Five Poems from Alongside We Travel, Autism Anthology
Poetry on Autism
Dear Editor of Poetry Journals Named after Famous Cities
by Sean Thomas Dougherty
I am writing to ask, have you ever eaten a cloud? You see my youngest daughter didn’t use the toilet till she was after 4 years old. She’d shit in a diaper and didn’t seem to mind. She refused to read till she was six though she spent hours flipping the pages of books and speaking out her made-up stories, but then what stories are not made up? Or her speech impediment, and the battery of tests on her brain. But today the sun was warm along the great lake. They call this weather Indian Summer, the red leaves and light. We were out on the back porch when our daughter reached up with her forked fingers as if to pluck the sky and turned and chewed, “I ate a cloud, dada, I ate a cloud!” Have you ever eaten a cloud, dear editor? You don’t seem like the type, who has done this, with your Ivy degrees and serious statements on art. And what does a cloud taste like? Well, my daughter says, “Love. A cloud it tastes like love.”
by Rebecca Foust
Maybe I don’t have to whisk
the ice smooth ahead of your
curling stone, explain
how you don’t always mean
what you say, nor say what
you mean; tell why you don’t cry
even though you feel pain,
explain your indifference
to rain. Or sun. How when
you get wet, sometimes
you burn. You’re learning
to manage on your own,
how to keep track of taking
your meds, where and when
to get more, how much
and whether you took them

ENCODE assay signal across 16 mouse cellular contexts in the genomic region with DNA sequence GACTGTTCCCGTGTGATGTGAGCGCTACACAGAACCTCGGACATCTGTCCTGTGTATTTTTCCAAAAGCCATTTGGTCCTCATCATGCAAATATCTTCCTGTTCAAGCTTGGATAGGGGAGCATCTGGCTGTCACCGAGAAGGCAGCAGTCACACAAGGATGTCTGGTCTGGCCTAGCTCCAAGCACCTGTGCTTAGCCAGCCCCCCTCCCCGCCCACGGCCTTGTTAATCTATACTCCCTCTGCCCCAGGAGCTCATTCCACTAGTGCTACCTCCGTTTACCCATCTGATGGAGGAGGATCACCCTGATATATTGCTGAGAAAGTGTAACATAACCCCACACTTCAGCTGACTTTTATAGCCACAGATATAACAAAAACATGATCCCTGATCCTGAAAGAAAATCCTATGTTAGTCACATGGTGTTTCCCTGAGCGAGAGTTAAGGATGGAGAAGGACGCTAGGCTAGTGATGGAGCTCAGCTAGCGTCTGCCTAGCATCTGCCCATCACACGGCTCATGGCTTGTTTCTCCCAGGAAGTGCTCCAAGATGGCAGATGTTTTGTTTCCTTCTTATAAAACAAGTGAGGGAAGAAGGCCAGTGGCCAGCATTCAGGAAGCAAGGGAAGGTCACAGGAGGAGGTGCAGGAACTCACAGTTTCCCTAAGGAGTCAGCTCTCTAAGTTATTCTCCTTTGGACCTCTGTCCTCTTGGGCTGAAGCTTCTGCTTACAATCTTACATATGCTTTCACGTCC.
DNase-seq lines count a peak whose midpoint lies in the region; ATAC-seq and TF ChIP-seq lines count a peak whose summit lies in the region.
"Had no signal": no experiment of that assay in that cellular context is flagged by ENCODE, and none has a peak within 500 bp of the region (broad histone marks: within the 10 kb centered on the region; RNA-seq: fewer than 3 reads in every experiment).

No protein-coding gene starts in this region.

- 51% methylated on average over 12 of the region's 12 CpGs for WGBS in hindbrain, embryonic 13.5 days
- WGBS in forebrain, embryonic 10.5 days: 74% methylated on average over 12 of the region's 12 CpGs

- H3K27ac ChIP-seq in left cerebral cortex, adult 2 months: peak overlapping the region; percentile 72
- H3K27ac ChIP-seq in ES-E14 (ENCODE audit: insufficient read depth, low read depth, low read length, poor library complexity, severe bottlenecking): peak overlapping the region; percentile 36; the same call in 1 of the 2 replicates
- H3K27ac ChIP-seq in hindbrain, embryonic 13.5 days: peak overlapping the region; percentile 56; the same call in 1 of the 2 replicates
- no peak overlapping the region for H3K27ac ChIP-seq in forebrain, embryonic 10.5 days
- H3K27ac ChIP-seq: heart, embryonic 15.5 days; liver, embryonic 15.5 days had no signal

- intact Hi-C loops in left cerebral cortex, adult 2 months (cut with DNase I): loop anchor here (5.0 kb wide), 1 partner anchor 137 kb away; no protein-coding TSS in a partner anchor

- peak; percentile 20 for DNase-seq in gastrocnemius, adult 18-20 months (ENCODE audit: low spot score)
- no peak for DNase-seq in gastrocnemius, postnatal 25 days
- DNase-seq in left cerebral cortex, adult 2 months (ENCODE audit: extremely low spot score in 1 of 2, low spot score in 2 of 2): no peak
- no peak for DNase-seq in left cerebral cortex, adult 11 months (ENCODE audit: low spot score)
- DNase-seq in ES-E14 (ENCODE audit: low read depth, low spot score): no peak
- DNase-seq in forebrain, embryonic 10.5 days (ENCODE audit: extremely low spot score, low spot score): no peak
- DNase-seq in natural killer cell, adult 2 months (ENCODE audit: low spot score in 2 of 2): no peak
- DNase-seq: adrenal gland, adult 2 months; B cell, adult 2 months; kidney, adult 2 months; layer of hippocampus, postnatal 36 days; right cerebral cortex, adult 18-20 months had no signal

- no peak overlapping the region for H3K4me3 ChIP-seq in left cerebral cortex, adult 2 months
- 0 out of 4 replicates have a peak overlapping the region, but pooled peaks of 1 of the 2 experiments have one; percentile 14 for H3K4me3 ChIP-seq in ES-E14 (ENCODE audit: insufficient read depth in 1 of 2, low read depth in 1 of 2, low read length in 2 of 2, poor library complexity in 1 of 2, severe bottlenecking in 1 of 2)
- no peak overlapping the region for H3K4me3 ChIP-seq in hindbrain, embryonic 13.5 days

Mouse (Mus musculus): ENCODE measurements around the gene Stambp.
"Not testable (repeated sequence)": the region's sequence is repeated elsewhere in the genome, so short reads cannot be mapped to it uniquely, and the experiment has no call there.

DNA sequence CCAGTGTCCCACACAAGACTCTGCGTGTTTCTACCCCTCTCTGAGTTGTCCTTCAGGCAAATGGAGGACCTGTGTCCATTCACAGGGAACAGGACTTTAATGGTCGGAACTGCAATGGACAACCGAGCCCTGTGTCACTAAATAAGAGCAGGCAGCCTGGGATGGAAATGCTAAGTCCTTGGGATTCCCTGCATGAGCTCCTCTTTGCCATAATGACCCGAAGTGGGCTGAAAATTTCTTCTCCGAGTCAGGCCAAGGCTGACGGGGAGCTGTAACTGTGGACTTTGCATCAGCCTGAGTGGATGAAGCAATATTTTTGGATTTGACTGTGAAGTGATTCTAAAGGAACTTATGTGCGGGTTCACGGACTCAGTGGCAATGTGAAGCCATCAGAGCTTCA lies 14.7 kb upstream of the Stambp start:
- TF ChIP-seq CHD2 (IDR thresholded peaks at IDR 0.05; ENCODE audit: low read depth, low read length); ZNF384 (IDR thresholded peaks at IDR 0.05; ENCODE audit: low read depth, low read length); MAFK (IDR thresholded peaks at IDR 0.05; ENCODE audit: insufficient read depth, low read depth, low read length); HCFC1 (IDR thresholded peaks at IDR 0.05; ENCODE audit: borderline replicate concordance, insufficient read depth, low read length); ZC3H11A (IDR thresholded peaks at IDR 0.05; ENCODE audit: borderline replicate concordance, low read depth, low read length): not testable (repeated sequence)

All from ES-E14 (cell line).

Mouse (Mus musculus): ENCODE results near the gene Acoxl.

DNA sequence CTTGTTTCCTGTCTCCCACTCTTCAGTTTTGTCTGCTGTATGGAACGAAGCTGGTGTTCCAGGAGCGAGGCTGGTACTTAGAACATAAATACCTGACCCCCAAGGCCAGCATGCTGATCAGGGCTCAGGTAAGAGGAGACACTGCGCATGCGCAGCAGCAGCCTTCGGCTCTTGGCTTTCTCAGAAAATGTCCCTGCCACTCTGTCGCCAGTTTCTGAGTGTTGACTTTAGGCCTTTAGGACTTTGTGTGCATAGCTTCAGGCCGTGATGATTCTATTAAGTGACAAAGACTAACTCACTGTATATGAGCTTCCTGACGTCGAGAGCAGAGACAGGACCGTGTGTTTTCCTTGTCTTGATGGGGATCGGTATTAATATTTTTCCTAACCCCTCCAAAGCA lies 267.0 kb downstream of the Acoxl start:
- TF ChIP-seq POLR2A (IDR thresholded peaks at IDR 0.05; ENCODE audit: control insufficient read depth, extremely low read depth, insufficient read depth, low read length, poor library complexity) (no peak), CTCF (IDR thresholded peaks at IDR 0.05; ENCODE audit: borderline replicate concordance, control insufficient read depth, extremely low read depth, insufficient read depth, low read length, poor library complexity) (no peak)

today. You’re beginning
to take time from screen time
to eat, brush your teeth
and shave your luxurious beard,
you remember to set your
alarm. Charge your phone
in case your friends call.
Your friends. Your friends call.
by Tony Gloeggler
Walking in the neighborhood
Larry twirls like a circus bear
every twenty steps or so, bends
down and pulls up his socks
like Thurman Munson adjusting
his batting gloves before each pitch.
Lee walks down the aisle, sliding
his fingers along the packages
on every shelf, stopping to align
each one perfectly before he keeps
walking. Some kid stares and laughs,
another runs to his mother, eyes
wide with confusion. The mother
smiles at me, her face softens
into an apology and then crumbles,
turns into an Oh you poor thing
pitying pose. I look past her, move
closer to Lee, touch his arm, instead
of smacking the nice lady across
her mouth. I hold Robert’s hand
as we walk through the park’s gate.
He moves like a drunk Pinocchio,
nearly misses the bench as he stops
to sit. Jesse walks down the aisle,
plops down in a window bus seat
smiling widely as cars drive by,
humming his tuneless song, breaking
into loud laughter
and I’m five years old
again. Climbing onto the B55 bus
with my leg brace clanking, I drag
my huge booted foot through the crowd
as the people lean against poles,
grab hand grips. An old black woman
gets up, offers her seat to me.
My mom tells me to thank her,
but I whisper, no thanks, grab hold
of a pole and hang on, dream
about flying away, disappearing.
At home, I sit on the stoop, watch
some kids play stickball in the street.
A foul ball bounces my way. I catch it,
rub the Pennsie Pinkie as one
of the players runs it down. “C’mon,
give it back, you retarded gimp.”